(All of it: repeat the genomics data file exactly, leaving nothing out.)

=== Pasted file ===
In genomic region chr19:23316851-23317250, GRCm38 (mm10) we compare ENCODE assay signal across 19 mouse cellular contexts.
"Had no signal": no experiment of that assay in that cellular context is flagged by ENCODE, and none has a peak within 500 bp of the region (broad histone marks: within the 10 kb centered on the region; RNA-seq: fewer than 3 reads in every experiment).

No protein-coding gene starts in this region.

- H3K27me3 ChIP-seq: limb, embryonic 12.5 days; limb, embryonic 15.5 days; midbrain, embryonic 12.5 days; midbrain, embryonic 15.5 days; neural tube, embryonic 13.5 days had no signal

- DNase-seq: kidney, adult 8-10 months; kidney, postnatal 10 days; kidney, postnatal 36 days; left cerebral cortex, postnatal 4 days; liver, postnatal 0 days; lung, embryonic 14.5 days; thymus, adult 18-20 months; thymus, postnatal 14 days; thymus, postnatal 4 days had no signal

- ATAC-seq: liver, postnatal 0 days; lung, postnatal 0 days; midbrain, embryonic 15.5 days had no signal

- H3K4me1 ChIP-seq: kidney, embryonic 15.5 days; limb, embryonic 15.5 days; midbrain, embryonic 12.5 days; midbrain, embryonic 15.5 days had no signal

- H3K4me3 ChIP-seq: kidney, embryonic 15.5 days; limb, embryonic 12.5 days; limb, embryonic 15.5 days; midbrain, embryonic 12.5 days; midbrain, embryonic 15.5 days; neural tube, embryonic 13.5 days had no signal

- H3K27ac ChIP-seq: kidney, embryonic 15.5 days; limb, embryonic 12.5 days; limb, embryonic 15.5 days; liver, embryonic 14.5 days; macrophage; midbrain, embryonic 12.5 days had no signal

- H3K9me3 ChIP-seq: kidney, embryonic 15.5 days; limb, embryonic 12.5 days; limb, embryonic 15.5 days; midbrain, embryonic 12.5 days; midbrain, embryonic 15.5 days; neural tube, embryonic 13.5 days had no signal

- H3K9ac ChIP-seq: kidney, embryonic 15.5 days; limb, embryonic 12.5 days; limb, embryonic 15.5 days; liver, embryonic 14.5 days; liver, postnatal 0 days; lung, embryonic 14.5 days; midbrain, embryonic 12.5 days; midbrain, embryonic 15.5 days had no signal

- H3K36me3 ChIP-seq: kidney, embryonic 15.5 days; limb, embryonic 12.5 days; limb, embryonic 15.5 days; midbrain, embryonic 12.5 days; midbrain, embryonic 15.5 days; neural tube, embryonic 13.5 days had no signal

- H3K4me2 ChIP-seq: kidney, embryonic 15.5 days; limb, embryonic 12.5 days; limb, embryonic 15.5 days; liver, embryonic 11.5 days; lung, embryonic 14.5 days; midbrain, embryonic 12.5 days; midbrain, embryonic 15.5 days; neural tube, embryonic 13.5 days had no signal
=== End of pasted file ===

In genomic region chr19:23316851-23317250, GRCm38 (mm10) we compare ENCODE assay signal across 19 mouse cellular contexts.
"Had no signal": no experiment of that assay in that cellular context is flagged by ENCODE, and none has a peak within 500 bp of the region (broad histone marks: within the 10 kb centered on the region; RNA-seq: fewer than 3 reads in every experiment).

No protein-coding gene starts in this region.

- H3K27me3 ChIP-seq: limb, embryonic 12.5 days; limb, embryonic 15.5 days; midbrain, embryonic 12.5 days; midbrain, embryonic 15.5 days; neural tube, embryonic 13.5 days had no signal

- DNase-seq: kidney, adult 8-10 months; kidney, postnatal 10 days; kidney, postnatal 36 days; left cerebral cortex, postnatal 4 days; liver, postnatal 0 days; lung, embryonic 14.5 days; thymus, adult 18-20 months; thymus, postnatal 14 days; thymus, postnatal 4 days had no signal

- ATAC-seq: liver, postnatal 0 days; lung, postnatal 0 days; midbrain, embryonic 15.5 days had no signal

- H3K4me1 ChIP-seq: kidney, embryonic 15.5 days; limb, embryonic 15.5 days; midbrain, embryonic 12.5 days; midbrain, embryonic 15.5 days had no signal

- H3K4me3 ChIP-seq: kidney, embryonic 15.5 days; limb, embryonic 12.5 days; limb, embryonic 15.5 days; midbrain, embryonic 12.5 days; midbrain, embryonic 15.5 days; neural tube, embryonic 13.5 days had no signal

- H3K27ac ChIP-seq: kidney, embryonic 15.5 days; limb, embryonic 12.5 days; limb, embryonic 15.5 days; liver, embryonic 14.5 days; macrophage; midbrain, embryonic 12.5 days had no signal

- H3K9me3 ChIP-seq: kidney, embryonic 15.5 days; limb, embryonic 12.5 days; limb, embryonic 15.5 days; midbrain, embryonic 12.5 days; midbrain, embryonic 15.5 days; neural tube, embryonic 13.5 days had no signal

- H3K9ac ChIP-seq: kidney, embryonic 15.5 days; limb, embryonic 12.5 days; limb, embryonic 15.5 days; liver, embryonic 14.5 days; liver, postnatal 0 days; lung, embryonic 14.5 days; midbrain, embryonic 12.5 days; midbrain, embryonic 15.5 days had no signal

- H3K36me3 ChIP-seq: kidney, embryonic 15.5 days; limb, embryonic 12.5 days; limb, embryonic 15.5 days; midbrain, embryonic 12.5 days; midbrain, embryonic 15.5 days; neural tube, embryonic 13.5 days had no signal

- H3K4me2 ChIP-seq: kidney, embryonic 15.5 days; limb, embryonic 12.5 days; limb, embryonic 15.5 days; liver, embryonic 11.5 days; lung, embryonic 14.5 days; midbrain, embryonic 12.5 days; midbrain, embryonic 15.5 days; neural tube, embryonic 13.5 days had no signal